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Jukasa News Update – Thursday, August 5. 2021


A northern First Nation in Manitoba is sending some of its members south because of smoke and wildfires.
Tataskweyak Cree Nation, also known as Split Lake, started transporting members with health concerns out of the community Tuesday evening.
The Canadian Red Cross says about 100 residents took a bus to Thompson and then flew to Winnipeg, where they will stay in hotels.
A spokesperson for the Red Cross says more people will be flown to Winnipeg Wednesday, but the total number was unknown.
There are 3,200 residents from Little Grand Rapids, Bloodvein, Pauingassi and Berens River First Nations currently staying in hotels in Winnipeg and Brandon because of the fires.
There are 154 wildfires burning in the province.

Indigenous Services Minister Marc Miller says he is concerned provinces that are lifting COVID-19 restrictions could lead to a Delta-driven fourth wave among Indigenous people.
Miller says many areas of the country opened too quickly last year, causing a dangerous and devastating second wave among Indigenous communities.
Alberta, Saskatchewan and Manitoba are moving away from their COVID-19 restrictions and mask mandates.
There have been more than 33,000 positive cases on reserves _ the vast majority on the Prairies.
Miller says there has been a good uptick of vaccinations among Indigenous people, but a large proportion of the population, especially on reserves, are children under the age of 12, who are not eligible to get a dose.

Australia’s government on Thursday pledged 1.1 billion Australian dollars ($813 million) to address Indigenous disadvantage, including compensation to thousands of mixed-race children who were taken from their families over decades.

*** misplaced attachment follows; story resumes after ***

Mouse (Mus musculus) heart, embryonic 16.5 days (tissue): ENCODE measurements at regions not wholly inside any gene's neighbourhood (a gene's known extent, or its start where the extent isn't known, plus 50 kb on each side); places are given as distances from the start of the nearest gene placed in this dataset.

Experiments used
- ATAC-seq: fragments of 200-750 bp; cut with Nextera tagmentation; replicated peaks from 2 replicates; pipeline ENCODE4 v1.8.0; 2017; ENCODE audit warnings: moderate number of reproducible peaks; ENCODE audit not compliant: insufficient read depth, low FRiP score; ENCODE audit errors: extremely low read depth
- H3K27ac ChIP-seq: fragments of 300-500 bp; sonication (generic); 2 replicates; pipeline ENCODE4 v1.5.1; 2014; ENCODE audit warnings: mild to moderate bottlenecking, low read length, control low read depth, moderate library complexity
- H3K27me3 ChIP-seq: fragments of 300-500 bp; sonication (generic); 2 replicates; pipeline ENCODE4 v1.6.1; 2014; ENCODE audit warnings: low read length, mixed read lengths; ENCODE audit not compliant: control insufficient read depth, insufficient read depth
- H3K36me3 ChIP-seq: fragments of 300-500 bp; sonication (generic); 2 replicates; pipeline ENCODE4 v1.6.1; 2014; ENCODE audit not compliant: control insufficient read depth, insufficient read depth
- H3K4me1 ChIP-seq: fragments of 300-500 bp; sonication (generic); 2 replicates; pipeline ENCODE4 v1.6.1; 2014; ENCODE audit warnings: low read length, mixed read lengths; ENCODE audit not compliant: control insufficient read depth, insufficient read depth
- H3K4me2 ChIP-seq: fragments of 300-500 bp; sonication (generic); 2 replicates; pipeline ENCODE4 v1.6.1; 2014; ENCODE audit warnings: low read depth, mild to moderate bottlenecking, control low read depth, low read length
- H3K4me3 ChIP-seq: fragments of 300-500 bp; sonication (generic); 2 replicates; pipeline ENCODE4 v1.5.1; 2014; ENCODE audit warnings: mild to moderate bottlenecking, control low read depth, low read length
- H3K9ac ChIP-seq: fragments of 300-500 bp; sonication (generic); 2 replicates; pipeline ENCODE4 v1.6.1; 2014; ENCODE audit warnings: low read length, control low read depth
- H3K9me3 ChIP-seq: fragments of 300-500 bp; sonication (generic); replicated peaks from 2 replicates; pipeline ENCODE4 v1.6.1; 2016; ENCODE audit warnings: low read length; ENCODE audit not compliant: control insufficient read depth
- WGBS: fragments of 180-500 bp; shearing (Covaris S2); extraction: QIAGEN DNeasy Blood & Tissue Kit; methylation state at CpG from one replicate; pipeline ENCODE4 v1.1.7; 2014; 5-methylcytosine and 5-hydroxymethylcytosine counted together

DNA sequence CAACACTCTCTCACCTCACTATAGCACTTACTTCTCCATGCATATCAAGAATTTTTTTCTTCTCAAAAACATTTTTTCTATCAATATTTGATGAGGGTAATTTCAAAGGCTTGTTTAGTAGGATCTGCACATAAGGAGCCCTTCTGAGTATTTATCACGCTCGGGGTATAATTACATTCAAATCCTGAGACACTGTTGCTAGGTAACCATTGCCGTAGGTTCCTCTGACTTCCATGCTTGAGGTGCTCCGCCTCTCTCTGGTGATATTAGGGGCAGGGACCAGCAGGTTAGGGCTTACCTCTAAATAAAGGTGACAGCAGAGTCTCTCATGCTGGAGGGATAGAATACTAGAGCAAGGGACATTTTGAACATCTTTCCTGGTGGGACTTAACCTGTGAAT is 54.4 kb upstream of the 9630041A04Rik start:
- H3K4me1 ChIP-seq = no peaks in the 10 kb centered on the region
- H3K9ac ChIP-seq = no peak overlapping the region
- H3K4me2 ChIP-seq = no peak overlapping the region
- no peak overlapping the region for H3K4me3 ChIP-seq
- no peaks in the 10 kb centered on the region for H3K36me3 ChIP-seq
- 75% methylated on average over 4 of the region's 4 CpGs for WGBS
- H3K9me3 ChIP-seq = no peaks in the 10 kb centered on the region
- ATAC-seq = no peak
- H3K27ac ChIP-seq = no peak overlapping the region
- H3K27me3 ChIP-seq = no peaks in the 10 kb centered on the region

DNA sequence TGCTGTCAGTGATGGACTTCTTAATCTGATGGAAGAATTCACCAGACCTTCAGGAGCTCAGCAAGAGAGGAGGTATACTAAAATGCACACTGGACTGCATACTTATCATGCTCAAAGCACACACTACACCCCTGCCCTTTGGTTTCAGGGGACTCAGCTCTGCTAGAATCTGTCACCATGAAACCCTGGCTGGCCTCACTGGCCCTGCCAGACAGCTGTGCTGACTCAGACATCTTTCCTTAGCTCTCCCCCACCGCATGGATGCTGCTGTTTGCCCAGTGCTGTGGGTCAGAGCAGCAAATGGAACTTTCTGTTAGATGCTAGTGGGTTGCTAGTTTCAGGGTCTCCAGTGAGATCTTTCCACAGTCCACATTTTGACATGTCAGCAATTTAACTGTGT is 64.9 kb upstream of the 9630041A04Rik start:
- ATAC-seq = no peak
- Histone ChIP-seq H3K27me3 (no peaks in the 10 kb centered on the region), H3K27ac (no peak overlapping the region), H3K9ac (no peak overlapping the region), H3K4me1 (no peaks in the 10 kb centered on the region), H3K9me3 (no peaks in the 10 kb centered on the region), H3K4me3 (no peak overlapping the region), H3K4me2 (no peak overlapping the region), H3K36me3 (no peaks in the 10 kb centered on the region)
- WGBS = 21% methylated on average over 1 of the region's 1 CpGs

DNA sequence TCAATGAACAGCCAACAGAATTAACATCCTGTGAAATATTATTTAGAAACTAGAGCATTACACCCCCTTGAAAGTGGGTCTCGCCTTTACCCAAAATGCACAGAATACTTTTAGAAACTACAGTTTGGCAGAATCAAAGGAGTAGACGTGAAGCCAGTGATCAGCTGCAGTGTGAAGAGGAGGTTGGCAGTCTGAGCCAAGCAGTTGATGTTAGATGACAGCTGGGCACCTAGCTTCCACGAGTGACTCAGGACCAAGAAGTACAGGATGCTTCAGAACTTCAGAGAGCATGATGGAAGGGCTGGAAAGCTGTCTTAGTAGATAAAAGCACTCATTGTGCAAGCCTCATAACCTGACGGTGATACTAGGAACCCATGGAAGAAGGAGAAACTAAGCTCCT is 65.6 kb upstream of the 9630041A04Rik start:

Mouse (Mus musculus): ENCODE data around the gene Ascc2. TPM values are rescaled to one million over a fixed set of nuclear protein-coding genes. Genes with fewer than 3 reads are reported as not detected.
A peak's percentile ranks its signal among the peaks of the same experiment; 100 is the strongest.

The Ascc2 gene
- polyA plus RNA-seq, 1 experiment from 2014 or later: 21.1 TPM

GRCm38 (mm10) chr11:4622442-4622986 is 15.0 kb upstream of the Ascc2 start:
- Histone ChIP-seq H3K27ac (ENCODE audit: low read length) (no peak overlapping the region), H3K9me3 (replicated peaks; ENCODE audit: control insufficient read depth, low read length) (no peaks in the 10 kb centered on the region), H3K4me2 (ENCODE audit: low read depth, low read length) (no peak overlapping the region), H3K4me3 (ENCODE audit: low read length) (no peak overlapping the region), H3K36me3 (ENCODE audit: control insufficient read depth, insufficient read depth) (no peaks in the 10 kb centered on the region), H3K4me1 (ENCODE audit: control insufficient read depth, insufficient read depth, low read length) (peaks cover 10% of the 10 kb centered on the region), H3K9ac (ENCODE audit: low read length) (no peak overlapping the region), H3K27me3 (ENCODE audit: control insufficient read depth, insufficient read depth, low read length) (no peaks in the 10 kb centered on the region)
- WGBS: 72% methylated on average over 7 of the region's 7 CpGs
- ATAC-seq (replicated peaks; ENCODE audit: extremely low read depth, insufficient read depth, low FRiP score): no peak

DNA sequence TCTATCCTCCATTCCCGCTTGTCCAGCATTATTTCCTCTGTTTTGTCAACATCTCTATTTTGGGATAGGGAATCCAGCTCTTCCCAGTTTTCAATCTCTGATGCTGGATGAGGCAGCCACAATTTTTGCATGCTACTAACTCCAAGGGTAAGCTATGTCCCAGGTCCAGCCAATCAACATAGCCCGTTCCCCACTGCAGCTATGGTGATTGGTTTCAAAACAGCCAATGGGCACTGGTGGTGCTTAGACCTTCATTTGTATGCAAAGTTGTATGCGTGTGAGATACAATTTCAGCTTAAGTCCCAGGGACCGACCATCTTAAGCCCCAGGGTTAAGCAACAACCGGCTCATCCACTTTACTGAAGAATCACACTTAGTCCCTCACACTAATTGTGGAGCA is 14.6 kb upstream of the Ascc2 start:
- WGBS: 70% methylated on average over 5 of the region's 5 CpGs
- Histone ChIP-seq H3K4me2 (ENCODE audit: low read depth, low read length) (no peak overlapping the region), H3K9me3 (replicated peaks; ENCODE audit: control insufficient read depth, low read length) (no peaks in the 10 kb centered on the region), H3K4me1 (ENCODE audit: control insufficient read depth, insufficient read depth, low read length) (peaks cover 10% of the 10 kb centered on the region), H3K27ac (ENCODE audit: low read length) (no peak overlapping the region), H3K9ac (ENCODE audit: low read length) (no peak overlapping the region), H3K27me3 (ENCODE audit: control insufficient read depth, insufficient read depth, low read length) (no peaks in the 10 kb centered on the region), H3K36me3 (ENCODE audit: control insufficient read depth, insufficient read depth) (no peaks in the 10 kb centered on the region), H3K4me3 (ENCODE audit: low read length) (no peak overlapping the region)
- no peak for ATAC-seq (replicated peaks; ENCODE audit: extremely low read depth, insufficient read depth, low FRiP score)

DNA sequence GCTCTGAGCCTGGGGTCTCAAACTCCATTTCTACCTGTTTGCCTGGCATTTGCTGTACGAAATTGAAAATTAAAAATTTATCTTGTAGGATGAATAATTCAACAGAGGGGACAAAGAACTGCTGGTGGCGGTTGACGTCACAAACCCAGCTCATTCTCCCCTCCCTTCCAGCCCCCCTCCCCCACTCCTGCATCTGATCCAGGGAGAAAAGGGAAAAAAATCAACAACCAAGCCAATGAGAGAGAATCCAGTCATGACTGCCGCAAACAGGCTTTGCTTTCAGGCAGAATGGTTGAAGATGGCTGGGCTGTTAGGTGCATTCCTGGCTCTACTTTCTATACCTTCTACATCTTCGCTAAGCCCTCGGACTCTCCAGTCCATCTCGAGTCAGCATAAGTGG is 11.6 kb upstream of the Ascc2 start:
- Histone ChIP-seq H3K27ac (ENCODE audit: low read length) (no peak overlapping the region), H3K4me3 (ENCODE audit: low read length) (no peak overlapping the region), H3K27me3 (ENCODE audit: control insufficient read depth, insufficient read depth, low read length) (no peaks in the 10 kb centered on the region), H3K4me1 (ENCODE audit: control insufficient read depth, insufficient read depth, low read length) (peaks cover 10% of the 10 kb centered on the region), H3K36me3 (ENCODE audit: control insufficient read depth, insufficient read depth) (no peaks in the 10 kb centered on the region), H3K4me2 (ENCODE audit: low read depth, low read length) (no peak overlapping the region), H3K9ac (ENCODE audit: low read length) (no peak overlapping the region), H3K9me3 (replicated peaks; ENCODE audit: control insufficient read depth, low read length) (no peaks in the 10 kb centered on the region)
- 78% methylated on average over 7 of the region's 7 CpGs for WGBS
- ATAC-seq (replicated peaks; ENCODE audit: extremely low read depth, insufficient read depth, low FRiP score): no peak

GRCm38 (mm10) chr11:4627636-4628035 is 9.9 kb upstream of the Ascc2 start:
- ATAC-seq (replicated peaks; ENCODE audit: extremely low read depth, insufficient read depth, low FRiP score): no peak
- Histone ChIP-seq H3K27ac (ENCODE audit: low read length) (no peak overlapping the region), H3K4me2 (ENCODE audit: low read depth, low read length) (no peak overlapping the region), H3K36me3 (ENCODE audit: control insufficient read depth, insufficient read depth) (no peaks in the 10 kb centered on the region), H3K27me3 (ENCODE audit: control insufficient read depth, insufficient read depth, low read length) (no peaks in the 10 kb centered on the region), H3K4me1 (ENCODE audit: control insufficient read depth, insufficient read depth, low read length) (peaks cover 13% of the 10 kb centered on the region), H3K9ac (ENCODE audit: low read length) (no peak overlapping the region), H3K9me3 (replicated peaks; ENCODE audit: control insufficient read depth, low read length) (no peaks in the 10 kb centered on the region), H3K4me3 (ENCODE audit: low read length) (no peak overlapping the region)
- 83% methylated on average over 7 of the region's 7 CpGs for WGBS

The AU$378.6 million ($279.7 million) to be used to compensate the so-called Stolen Generations by 2026 is the most expensive component of the package aimed at boosting Indigenous living standards in Australia.
The compensation of up to AU$75,000 ($55,400) in a lump sum plus up to $AU7,000 ($5,200) for expenses such as psychological counselling will only be available to mixed-race children who had been under direct federal government control in the Australian Capital Territory, Northern Territory and Jervis Bay Territory.
Most members of the Stolen Generations had been under state government control when they were separated from their Indigenous mothers under decades of assimilation policies that ended as recently as the 1970s.
Prime Minister Scott Morrison said the compensation was a recognition of the harm caused by forced removal of children from families.

Ontario is reporting 213 COVID-19 cases today and 14 deaths from the virus, though several of the deaths occurred in previous months.
The province says 12 of the deaths happened between February and May and are now being reported due to a data cleaning initiative.
Thursday’s case numbers are based on 23,494 tests.
The province administered 58,213 COVID-19 vaccine doses yesterday for a total of more than 19.7 million doses.
There were 110 patients in intensive care with COVID-related critical illness on Thursday and 77 people on ventilators.
According to Public Health Ontario, from the end of June to the end of July, unvaccinated people were eight times more likely to become infected with COVID-19 than fully vaccinated people.
Unvaccinated people 60 and older were 15 times more likely to be hospitalized than their fully vaccinated counterparts.

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